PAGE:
On our recent trip to Argentina, we took a two-hour flight north to the hamlet of Puerto Iguazú – gateway to one of the most awe-inspiring wonders in South America, if not the world. Iguazú Falls is what happens when the upper Iguazú River plunges almost 300 feet into the lower Iguazú River gorge. Its horizontal span – almost two miles – ranks it the fourth widest waterfall system in the world, behind Khone Phapheng in Laos, Pará in Venezuela, and Kongou in Gabon (note to selves: visit those too!).
So you might be wondering how Niagara Falls fits on this scale. According to the information we got at Iguazú National Park, Niagara is the ninth widest. Victoria Falls in Zambia and Zimbabwe is number seven in width, but holds the distinction of having the world’s widest uninterrupted curtain of water.
At the falls, the Iguazú River creates an international border between Brazil and Argentina; in fact, it’s possible to visit the falls on either side. Most tourists (at least those from someplace beside the U.S.) check out the view from both countries, but a visa to Brazil costs U.S. citizens $160 (per person!). We’d gotten our hopes up because we’d heard that fee had been waived for the Olympics, but it turns out the waiver expired on Sept. 12 – so we took a pass on Brazil.
The Argentina side did not disappoint. We can’t imagine the views from Brazil being any more encompassing, or breathtaking. Argentina has created a beautifully maintained national park that gives fantastic access to visitors, including panoramic views with walkways and platforms that take you right out over several of the falls. There’s also a boat ride that took us right into the Devil’s Throat, and so far into the San Martin fall that we got completely drenched (and I do mean drenched!).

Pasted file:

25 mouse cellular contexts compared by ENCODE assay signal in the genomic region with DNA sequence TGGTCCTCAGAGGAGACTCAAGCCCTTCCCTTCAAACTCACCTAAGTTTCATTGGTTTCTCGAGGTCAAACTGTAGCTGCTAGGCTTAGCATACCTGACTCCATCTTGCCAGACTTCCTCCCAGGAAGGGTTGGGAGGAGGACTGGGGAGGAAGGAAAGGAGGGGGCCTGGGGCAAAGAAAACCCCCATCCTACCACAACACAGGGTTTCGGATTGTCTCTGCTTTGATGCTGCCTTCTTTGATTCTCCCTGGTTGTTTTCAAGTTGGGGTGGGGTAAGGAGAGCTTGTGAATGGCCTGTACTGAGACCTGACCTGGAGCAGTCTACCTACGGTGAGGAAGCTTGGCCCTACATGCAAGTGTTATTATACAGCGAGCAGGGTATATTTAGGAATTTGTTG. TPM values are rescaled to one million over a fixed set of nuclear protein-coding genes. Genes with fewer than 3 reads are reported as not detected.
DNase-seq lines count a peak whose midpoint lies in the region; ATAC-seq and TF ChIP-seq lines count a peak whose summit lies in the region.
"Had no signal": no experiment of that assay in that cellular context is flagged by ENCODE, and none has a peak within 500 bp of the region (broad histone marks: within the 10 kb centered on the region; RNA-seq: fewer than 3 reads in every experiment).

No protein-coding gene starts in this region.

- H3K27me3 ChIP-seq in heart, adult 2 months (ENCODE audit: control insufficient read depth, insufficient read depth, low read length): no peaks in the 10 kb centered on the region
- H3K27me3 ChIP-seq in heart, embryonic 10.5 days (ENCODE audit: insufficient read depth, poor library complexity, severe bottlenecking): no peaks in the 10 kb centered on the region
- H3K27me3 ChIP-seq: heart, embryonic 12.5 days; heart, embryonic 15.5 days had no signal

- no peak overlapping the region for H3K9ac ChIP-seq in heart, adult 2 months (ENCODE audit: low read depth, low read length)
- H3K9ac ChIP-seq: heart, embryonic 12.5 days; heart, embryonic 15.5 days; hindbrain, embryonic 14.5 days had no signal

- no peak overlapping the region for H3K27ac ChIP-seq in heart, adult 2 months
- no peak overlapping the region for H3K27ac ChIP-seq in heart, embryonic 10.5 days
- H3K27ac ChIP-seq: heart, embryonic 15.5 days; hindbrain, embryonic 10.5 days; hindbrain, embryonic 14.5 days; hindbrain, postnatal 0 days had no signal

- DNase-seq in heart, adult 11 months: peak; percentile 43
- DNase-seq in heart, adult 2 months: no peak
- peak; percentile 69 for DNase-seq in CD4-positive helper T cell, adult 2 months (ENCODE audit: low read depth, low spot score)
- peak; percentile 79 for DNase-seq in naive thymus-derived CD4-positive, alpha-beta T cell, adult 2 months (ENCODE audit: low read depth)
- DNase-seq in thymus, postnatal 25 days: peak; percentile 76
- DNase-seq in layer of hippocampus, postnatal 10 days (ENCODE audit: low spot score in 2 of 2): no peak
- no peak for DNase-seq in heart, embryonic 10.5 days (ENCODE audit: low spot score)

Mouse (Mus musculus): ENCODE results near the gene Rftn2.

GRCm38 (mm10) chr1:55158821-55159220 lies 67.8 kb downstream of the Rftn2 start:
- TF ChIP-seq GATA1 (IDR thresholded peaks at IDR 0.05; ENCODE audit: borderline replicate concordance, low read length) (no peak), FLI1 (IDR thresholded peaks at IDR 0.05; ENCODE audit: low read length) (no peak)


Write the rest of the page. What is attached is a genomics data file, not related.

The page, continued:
Fourteen miles downstream, the lower Iguazú River joins with the Río Paraná at the juncture of three countries: Paraguay, Brazil, and Argentina. We spent three nights in the town of Puerto Iguazú, with panoramic views of the confluence. Since I just had to find out how many other places in the world enable you to stand in (or, in our case, view) three countries at once, I found this article – with a nice mention of the Iguazú-Paraná tripoint.
So, back to the falls. Honestly, they simply defy description. Nothing I can say here, nor any of these pictures, really captures the immense power of all of that water. In many spots, it felt like the very ground was shaking under our feet. Visiting Iguazú Falls was a truly humbling experience, and a reminder of how small we humans are in the scheme of things. We’ll never forget our trip there.